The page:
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Learn how to make hickory-smoked vegan cheese from scratch! Prepared with 5 simple ingredients, this vegan cheese is naturally fermented and smoked over hickory wood chips for complex flavors. It’s buttery, packed with umami and so warming!

Hickory-Smoked Aged Vegan Cheese

I’m so excited to share this recipe with you, friends. I have been making this hickory smoked vegan cheese for years and it’s still one of my favorites.

I can’t find words powerful enough to express my love for this cheese. Honestly, I love it EVEN MORE than my camembert and blue cheeses, even if they take more time and effort to make. There is just something about it, maybe the comforting smoky smell, the strong umami flavor, or its golden brown color, but this cheese just hits me. And I’m sure you will love it too if you give it a try!

⭐️ Why You Should Try It

Infused with the most warming smokiness.

This is the kind of cheese that brings back memories of smoked cheddar or even bacon. This smoked cheese is seriously delicious. The natural smoking process gives it a warm, comforting flavor you can’t get with flavorings like liquid smoke or smoked salt, for example.

It’s incredibly savory, bold, and cheesy. It’s so rustic that I could imagine that cheese on Bilbo’s table in Hobbiton, served alongside some drinks and loaves of freshly baked bread.

Months of development.

After releasing my camembert and blue cheese recipes, I wanted to work on something a bit different, where there would be no mold required. Since I used to be a huge fan of smoked cheeses such as smoked raclette or gouda, I decided to come up with my own version of smoked vegan cheese.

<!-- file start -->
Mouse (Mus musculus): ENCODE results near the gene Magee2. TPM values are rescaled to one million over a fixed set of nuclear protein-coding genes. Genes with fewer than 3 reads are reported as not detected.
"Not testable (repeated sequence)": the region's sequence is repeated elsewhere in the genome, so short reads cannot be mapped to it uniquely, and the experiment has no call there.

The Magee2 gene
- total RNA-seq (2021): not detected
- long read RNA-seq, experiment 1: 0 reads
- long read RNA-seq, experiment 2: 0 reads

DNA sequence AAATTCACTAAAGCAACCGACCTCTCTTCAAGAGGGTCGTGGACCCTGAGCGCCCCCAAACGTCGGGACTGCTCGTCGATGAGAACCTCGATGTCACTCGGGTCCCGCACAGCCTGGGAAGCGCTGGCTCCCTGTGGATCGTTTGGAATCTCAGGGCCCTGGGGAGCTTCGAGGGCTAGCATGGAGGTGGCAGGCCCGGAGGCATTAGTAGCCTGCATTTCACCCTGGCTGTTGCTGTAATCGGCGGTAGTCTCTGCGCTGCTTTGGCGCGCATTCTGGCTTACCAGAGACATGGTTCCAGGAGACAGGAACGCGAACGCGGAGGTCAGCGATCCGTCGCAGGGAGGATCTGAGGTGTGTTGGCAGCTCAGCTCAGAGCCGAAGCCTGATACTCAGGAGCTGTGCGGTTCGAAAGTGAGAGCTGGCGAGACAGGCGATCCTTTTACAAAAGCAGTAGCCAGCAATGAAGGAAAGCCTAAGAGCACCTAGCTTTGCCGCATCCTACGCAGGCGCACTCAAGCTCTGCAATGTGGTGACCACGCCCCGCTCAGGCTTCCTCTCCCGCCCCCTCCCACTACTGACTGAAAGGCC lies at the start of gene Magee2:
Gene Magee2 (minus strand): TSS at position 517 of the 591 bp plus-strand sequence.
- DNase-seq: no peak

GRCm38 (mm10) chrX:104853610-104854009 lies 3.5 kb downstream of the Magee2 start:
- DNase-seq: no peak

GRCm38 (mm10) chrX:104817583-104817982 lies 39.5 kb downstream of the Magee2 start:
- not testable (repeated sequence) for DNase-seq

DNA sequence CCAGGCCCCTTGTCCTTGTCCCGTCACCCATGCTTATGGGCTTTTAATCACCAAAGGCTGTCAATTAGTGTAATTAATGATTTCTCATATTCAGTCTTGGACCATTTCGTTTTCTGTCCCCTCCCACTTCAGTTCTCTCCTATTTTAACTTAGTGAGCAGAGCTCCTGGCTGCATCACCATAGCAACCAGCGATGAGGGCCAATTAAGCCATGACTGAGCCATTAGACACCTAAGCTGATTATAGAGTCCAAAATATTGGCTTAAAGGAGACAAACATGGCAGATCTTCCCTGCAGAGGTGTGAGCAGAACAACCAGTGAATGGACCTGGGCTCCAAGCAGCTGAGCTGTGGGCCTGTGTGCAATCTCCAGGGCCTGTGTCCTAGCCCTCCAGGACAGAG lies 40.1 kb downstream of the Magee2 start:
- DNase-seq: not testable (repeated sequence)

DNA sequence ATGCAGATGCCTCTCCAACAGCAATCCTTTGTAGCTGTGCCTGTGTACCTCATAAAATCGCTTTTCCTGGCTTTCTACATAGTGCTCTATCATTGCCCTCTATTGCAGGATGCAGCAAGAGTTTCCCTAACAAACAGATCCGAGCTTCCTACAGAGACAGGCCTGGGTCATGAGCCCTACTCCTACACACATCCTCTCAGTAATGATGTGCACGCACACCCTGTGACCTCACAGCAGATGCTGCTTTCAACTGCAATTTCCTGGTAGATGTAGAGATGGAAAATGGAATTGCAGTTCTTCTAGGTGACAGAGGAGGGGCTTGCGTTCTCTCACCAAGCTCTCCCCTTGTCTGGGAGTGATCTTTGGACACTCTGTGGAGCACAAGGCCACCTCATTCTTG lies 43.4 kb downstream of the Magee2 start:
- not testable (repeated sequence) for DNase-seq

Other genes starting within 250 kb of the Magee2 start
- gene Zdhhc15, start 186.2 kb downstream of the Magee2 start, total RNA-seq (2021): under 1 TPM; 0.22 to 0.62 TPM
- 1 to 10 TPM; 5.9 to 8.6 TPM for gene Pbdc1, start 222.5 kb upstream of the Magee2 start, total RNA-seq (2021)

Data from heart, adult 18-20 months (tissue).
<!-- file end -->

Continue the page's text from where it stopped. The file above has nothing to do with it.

It took me months of experimenting with various ingredients and processes, but I finally achieved the exact flavor I was aiming for.

Made with simple, wholesome ingredients.

The advantage of this recipe is that it doesn’t require any specific mold or hard-to-find ingredients. All you need are cashews, white miso, nutritional yeast, and acidophilus (or mesophilic culture). Compared to my previous cheese recipes, you don’t even have to take care of the temperature or humidity that much.

You just have to be patient as this smoked cheese is aged for a total of three weeks, smoked after two, and edible one week after the smoking process. If you can wait for one to two additional weeks, it will be worth it, as the flavors gain in complexity as time passes.

Plus, if you can age it for the total recommended time, it becomes sliceable. It’s firm on the edges and just slightly tender on the inside, like real dairy cheese!

The reviews speak for themselves.

Over the last few years, my smoked vegan cheese recipe has received over 60 reviews with an average of 5 stars! People have posted their results on Instagram, Facebook, and other social platforms and they LOVE this cheese!

🌰 Ingredient Notes

Here are the ingredients that you will need to make this smoked cheese:

Cashews

Raw cashews make the base of this cheese recipe. I love to use cashews to make vegan cheese as they help create a rich and creamy mouthfeel. On top of that, cashew cream ferments really well and firms up as it ages.

Please note that I haven’t tried this recipe with other nuts so I cannot give you recommendations. This recipe cannot be made nut-free either.

White miso

My first tests only included cashews and cultures, and I realized something was missing. Miso came to the rescue to add plenty of umami, a subtle sweetness, and extra saltiness that balances beautifully with the bold smokiness.

Note: You should absolutely use sweet white miso for this recipe. This type of miso is generally less salty, sweeter, and softer compared to other kinds of miso.